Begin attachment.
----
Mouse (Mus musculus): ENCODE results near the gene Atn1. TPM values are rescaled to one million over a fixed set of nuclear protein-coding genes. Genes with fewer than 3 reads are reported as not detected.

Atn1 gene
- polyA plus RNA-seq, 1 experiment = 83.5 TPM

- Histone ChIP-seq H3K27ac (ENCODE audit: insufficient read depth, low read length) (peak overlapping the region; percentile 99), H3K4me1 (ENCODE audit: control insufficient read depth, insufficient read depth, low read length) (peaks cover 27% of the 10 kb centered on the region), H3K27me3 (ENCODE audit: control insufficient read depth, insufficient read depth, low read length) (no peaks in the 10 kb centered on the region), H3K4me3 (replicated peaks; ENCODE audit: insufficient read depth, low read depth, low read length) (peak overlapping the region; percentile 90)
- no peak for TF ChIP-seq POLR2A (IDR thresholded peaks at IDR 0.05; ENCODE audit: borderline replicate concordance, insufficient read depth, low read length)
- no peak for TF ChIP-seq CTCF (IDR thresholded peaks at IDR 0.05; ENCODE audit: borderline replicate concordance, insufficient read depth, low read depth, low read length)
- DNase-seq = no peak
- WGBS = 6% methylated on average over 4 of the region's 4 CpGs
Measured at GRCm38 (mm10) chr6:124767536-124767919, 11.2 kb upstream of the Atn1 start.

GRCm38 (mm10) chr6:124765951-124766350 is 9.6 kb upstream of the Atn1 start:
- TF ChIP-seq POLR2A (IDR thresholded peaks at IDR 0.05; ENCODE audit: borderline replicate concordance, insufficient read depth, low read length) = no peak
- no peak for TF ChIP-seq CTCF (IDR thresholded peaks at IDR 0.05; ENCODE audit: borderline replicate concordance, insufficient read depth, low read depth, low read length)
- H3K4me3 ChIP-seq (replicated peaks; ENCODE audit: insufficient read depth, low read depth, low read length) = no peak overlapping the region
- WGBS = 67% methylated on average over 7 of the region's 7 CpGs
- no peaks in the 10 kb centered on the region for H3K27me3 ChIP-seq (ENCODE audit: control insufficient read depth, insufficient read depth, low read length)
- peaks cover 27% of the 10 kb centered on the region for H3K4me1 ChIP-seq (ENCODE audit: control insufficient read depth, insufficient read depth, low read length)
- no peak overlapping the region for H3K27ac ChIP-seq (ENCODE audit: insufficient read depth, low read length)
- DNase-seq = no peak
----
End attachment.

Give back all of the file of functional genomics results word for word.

Mouse (Mus musculus): ENCODE results near the gene Atn1. TPM values are rescaled to one million over a fixed set of nuclear protein-coding genes. Genes with fewer than 3 reads are reported as not detected.

Atn1 gene
- polyA plus RNA-seq, 1 experiment = 83.5 TPM

- Histone ChIP-seq H3K27ac (ENCODE audit: insufficient read depth, low read length) (peak overlapping the region; percentile 99), H3K4me1 (ENCODE audit: control insufficient read depth, insufficient read depth, low read length) (peaks cover 27% of the 10 kb centered on the region), H3K27me3 (ENCODE audit: control insufficient read depth, insufficient read depth, low read length) (no peaks in the 10 kb centered on the region), H3K4me3 (replicated peaks; ENCODE audit: insufficient read depth, low read depth, low read length) (peak overlapping the region; percentile 90)
- no peak for TF ChIP-seq POLR2A (IDR thresholded peaks at IDR 0.05; ENCODE audit: borderline replicate concordance, insufficient read depth, low read length)
- no peak for TF ChIP-seq CTCF (IDR thresholded peaks at IDR 0.05; ENCODE audit: borderline replicate concordance, insufficient read depth, low read depth, low read length)
- DNase-seq = no peak
- WGBS = 6% methylated on average over 4 of the region's 4 CpGs
Measured at GRCm38 (mm10) chr6:124767536-124767919, 11.2 kb upstream of the Atn1 start.

GRCm38 (mm10) chr6:124765951-124766350 is 9.6 kb upstream of the Atn1 start:
- TF ChIP-seq POLR2A (IDR thresholded peaks at IDR 0.05; ENCODE audit: borderline replicate concordance, insufficient read depth, low read length) = no peak
- no peak for TF ChIP-seq CTCF (IDR thresholded peaks at IDR 0.05; ENCODE audit: borderline replicate concordance, insufficient read depth, low read depth, low read length)
- H3K4me3 ChIP-seq (replicated peaks; ENCODE audit: insufficient read depth, low read depth, low read length) = no peak overlapping the region
- WGBS = 67% methylated on average over 7 of the region's 7 CpGs
- no peaks in the 10 kb centered on the region for H3K27me3 ChIP-seq (ENCODE audit: control insufficient read depth, insufficient read depth, low read length)
- peaks cover 27% of the 10 kb centered on the region for H3K4me1 ChIP-seq (ENCODE audit: control insufficient read depth, insufficient read depth, low read length)
- no peak overlapping the region for H3K27ac ChIP-seq (ENCODE audit: insufficient read depth, low read length)
- DNase-seq = no peak